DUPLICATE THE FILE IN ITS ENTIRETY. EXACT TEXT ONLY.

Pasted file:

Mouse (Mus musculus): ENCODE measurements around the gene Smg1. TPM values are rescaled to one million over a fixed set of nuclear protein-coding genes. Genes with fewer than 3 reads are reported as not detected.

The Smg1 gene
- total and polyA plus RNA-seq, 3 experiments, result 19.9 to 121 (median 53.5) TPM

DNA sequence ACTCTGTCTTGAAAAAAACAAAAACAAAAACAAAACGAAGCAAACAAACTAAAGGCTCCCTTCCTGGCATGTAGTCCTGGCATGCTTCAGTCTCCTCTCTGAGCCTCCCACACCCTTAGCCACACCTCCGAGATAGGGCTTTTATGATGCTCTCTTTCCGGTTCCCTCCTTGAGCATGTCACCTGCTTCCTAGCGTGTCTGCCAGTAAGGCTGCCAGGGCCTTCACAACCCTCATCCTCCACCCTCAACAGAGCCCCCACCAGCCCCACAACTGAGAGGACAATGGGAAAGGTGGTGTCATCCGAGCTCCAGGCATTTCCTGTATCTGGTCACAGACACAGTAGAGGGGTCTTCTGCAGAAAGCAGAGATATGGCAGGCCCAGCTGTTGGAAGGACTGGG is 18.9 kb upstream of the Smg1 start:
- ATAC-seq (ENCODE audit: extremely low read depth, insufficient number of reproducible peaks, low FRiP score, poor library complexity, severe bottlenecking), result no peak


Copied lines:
Mouse (Mus musculus): ENCODE measurements around the gene Smg1. TPM values are rescaled to one million over a fixed set of nuclear protein-coding genes. Genes with fewer than 3 reads are reported as not detected.

The Smg1 gene
- total and polyA plus RNA-seq, 3 experiments, result 19.9 to 121 (median 53.5) TPM

DNA sequence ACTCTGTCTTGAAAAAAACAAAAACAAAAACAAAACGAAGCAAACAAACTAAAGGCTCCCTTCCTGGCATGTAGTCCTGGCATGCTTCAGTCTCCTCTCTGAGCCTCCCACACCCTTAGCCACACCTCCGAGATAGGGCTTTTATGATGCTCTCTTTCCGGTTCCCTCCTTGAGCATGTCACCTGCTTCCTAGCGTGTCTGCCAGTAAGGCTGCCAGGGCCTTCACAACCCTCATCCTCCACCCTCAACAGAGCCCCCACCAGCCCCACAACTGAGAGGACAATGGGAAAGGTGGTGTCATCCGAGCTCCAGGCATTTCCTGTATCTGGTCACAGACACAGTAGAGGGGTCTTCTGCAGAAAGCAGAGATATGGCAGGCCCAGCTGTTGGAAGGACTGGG is 18.9 kb upstream of the Smg1 start:
- ATAC-seq (ENCODE audit: extremely low read depth, insufficient number of reproducible peaks, low FRiP score, poor library complexity, severe bottlenecking), result no peak